D. Throop

D. Throop is an amateur cook, fan of old comedies, and a sucker for classic rock 'n roll. He hopes to become a successful author, elder statesman, and notorious philanderer--kinda like Ben Franklin.


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"A winsome tale that puts its quirky, rural characters on full display."

Kirkus Reviews

BOOKS REVIEWED BY KIRKUS:

FICTION & LITERATURE
Pub Date:
ISBN: 978-1466397767
Page count: 174pp

Throop’s (Lizard Quest, 2011) second novel delves into the life of the eccentric title character and his equally curious friends and neighbors in a small country town.

When a journalist is told by his editor to leave the city and become a “rural correspondent,” he initially balks at the idea, but financial inducements and curiosity get the better of him. At his assigned destination he meets up with Cletus Jones, a “large, muscular, corn-fed country boy” who begins to tell him about his distant cousin, Wilberforce Jones, a man who’s led a remarkable life. For example, Cletus recounts a time that Wilberforce resolved to commit suicide by contracting food poisoning from local Mexican restaurants; he was dejected by the fact that his domestic partner had left him and because he was in debt from a scheme to win big at bingo. Unsurprisingly, the suicide plan failed, but Wilberforce used the experience to develop a recipe for salsa that became a successful, lucrative brand. Cletus also describes an incident in which Wilberforce became a preacher to a congregation that believed that a young celebrity (with a racy, leaked video) was an avatar of God. But Wilberforce isn’t the only person of interest here: Cletus also tells the story of Dennis Haney and Tad Elliot, two fellow townsfolk who gave a series of lectures denying that NASA astronauts actually landed on the moon, which culminated in a legal showdown. Throughout the novel, Throop manages to keep the many characters and occasionally tangential storylines in clear, comprehensible order. As the primary storyteller, Cletus is as engaging and unusual as any of the people he describes. The author also gives the provincial, but unnamed, town a strong sense of place. His liberal use of rural dialect may be distracting to some readers, however, and although the journalist/narrator is a learned city man, his occasional florid turns of phrase strain believability: “Without any outward show of rancor at my attempted sally of wit, Cletus resumed his story.” Most readers, however, will choose to overlook these minor transgressions and embrace this congenial novel’s charm.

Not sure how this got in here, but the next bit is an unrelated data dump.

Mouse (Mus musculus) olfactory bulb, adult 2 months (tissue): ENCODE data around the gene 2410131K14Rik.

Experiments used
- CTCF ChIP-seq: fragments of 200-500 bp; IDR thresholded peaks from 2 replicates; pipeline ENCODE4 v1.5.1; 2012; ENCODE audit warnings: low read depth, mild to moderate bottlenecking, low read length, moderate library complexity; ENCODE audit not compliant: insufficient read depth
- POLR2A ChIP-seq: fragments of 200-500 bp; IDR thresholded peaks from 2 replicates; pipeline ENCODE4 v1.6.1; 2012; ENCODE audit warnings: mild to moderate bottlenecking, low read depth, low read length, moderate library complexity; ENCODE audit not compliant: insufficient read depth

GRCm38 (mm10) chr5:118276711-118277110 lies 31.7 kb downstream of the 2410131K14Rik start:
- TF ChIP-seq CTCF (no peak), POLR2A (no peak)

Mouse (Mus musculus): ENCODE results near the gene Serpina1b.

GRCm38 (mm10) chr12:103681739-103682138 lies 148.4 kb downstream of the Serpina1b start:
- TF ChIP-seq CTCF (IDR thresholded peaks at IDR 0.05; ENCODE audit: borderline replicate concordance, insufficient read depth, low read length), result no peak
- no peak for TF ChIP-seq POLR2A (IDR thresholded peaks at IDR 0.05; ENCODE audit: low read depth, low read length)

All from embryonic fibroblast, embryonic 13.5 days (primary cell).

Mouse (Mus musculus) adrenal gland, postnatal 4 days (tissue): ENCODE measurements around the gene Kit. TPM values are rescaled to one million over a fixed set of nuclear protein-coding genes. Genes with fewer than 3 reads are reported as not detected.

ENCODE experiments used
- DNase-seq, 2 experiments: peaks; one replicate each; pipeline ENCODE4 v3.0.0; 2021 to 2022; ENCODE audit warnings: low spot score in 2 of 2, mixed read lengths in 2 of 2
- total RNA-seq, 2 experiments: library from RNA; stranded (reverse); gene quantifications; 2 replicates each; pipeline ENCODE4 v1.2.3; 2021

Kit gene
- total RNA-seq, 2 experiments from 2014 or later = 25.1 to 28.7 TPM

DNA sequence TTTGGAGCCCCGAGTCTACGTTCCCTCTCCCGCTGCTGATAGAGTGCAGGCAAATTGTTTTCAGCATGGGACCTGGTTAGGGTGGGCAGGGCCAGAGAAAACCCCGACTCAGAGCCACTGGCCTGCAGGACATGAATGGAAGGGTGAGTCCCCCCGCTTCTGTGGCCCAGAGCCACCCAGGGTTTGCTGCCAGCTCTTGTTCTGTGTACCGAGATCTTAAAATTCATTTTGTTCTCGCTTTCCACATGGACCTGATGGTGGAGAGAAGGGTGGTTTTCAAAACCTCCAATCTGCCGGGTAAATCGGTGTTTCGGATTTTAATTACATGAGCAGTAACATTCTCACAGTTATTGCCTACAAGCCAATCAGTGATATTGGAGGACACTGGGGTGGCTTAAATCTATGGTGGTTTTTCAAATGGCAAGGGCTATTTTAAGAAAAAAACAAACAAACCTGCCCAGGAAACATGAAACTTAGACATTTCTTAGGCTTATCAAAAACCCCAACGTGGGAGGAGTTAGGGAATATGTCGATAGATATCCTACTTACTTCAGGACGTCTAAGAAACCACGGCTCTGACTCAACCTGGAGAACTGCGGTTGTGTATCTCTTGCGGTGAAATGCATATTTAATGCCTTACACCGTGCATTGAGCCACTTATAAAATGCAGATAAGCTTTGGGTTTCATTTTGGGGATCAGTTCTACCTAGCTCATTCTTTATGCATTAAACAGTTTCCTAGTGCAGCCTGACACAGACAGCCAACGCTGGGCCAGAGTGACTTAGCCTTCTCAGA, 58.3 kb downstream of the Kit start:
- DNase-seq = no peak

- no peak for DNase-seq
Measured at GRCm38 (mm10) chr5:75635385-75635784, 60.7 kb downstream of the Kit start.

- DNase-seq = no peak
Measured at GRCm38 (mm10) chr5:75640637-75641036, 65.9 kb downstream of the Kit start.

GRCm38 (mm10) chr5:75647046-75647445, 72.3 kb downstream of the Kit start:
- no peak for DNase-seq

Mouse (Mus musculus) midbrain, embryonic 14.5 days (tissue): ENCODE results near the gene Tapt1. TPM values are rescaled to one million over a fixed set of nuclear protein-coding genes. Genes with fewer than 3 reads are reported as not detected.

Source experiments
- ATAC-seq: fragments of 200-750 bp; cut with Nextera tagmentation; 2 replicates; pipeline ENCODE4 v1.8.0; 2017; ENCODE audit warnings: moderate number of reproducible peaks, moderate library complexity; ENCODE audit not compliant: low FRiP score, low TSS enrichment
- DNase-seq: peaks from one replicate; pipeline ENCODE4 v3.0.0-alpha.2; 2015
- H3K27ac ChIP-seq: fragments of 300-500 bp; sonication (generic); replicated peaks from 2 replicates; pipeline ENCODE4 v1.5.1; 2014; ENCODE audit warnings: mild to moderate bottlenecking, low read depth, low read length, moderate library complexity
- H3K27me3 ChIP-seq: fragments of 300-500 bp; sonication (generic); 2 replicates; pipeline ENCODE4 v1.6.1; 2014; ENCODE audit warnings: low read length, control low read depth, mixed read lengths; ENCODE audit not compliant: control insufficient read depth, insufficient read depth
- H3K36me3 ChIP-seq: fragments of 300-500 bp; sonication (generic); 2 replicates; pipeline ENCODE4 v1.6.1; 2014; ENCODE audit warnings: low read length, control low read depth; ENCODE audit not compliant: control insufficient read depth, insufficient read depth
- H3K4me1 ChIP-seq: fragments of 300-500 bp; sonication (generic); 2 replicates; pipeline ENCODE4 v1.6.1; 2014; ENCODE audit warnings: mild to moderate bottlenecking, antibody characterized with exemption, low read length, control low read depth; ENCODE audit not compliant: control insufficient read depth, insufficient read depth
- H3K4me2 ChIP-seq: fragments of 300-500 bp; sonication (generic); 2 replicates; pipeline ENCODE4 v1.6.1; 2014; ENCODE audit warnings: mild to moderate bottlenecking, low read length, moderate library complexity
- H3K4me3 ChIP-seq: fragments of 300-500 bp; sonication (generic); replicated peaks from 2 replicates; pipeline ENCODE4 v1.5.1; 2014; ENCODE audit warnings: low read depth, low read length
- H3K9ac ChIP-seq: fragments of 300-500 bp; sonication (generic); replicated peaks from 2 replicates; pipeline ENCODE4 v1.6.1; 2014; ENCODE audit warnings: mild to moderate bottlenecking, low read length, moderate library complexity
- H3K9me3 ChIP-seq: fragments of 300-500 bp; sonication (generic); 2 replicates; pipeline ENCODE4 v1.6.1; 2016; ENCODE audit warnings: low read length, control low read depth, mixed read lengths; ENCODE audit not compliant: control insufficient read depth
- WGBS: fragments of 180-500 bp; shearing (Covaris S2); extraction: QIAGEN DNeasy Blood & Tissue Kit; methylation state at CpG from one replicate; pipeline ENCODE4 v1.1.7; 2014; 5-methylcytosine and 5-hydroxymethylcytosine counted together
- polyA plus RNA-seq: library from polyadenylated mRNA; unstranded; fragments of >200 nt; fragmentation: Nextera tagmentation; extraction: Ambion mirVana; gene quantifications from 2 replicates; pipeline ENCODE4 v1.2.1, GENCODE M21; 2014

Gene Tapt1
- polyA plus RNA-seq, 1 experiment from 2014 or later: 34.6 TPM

A winsome tale that puts its quirky, rural characters on full display.